Zika breakthrough: Human protein connection brings cure step closer
Trials on human and mouse cells found that the presence of IFITM3 led to cells swallowing up and quarantining the virus, preventing its spread.
"IFITM3 pretty much keeps Zika virus stuck in no man's land, where it can't do anything to harm us," George Savidis who was involved in the trials told UMass Medical School Communications.
Savidis and a team of scientists from the University of Massachusetts Medical School published their findings on Saturday, eight weeks after receiving their first sample of Zika virus to study.
Senior author of the study, Abraham Brass, said the results show that the “Zika virus has a weakness that we could potentially exploit to prevent or stop infection."
Brass had worked with the IFITM3 protein on earlier research and believed it could assist in the fight against Zika.
The protein, which is rare in people of European descent but common in Asia and Micronesia, plays a critical role in the immune system’s fight against swine flu, with a heightened presence keeping the viral levels low and its absence allowing the virus to spread.
“We just plugged Zika virus into our system and immediately began testing it,” Brass told UMass. “What might have taken many months or longer to build, we were able to turn around in just several weeks.”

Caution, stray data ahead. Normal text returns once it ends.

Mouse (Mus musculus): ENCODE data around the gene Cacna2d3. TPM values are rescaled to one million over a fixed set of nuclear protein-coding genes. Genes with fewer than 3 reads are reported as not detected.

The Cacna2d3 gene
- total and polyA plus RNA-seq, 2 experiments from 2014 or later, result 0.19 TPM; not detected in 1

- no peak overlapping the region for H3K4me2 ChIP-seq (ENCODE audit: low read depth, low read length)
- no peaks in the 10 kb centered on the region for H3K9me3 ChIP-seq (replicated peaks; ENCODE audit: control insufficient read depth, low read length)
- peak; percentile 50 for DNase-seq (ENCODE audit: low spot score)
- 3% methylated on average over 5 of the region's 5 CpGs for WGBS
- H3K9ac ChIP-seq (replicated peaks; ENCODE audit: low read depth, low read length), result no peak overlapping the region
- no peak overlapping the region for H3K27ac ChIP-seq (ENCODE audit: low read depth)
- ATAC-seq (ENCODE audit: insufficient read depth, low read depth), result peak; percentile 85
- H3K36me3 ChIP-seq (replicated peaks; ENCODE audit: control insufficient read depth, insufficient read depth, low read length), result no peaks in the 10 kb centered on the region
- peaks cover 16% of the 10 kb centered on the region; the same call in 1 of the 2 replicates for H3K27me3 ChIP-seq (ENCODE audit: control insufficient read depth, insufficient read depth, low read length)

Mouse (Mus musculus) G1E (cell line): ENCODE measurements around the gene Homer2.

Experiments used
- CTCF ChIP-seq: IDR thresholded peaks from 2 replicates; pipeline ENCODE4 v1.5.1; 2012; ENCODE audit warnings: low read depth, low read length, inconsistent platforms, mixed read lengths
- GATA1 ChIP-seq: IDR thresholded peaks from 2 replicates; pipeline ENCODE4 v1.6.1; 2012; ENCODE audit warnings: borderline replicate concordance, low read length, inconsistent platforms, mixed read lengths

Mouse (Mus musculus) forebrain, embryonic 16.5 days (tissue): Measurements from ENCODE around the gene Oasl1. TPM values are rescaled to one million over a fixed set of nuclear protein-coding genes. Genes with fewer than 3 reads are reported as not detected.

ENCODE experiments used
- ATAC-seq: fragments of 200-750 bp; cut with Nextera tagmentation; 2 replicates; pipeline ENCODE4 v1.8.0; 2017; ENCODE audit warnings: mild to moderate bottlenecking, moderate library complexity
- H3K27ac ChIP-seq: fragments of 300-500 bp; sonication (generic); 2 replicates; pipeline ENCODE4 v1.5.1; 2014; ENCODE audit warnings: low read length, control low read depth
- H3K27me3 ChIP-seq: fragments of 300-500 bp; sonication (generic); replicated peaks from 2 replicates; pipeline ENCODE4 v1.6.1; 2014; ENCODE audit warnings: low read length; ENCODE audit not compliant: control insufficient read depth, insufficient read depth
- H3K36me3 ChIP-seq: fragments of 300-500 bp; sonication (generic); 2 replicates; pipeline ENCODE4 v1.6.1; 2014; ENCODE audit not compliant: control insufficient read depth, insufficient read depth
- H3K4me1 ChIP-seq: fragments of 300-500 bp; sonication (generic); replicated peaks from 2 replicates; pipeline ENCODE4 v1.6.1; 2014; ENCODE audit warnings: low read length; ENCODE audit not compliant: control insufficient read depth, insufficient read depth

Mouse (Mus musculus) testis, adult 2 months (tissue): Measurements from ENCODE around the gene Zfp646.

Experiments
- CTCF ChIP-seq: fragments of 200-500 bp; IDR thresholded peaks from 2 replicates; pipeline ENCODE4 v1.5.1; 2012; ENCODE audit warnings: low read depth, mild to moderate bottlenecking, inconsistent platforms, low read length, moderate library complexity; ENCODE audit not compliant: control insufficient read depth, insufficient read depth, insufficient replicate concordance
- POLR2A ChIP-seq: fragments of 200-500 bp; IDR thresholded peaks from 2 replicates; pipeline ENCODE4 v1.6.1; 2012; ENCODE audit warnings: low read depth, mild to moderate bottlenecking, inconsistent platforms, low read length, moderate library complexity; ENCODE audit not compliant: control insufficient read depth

The team found that when the protein was low Zika could more readily infiltrate into the cell interior and cause infection. Conversely, when IFITM3 is present in high levels it prevents Zika reaching the interior of cells and blocks infection.
Brass and his team will have to next test these findings on mice that are IFITM3-deficient to see whether these animals are more susceptible to the effects of Zika virus infection.
“Given our recent results with Zika virus, it’s now even more important that we work to find out how IFITM3 is blocking these viruses, and use that knowledge to prevent and treat infections,” Brass said.
So far, a total of 544 Zika cases have been reported in the US while in US territories, and particularly Puerto Rico, there have been a total of 836 cases reported. A total of 300 pregnant women in the US and its territories have contracted the virus according to the CDC.
There is currently no vaccine or medicine for treating the virus, and many of those infected do not display symptoms.
Zika has been detected in at least 58 countries and territories around the world, with South America reporting the most active transmissions. Pregnant women can pass the virus to the fetus, which can result in serious birth defects including an underdeveloped skull and brain.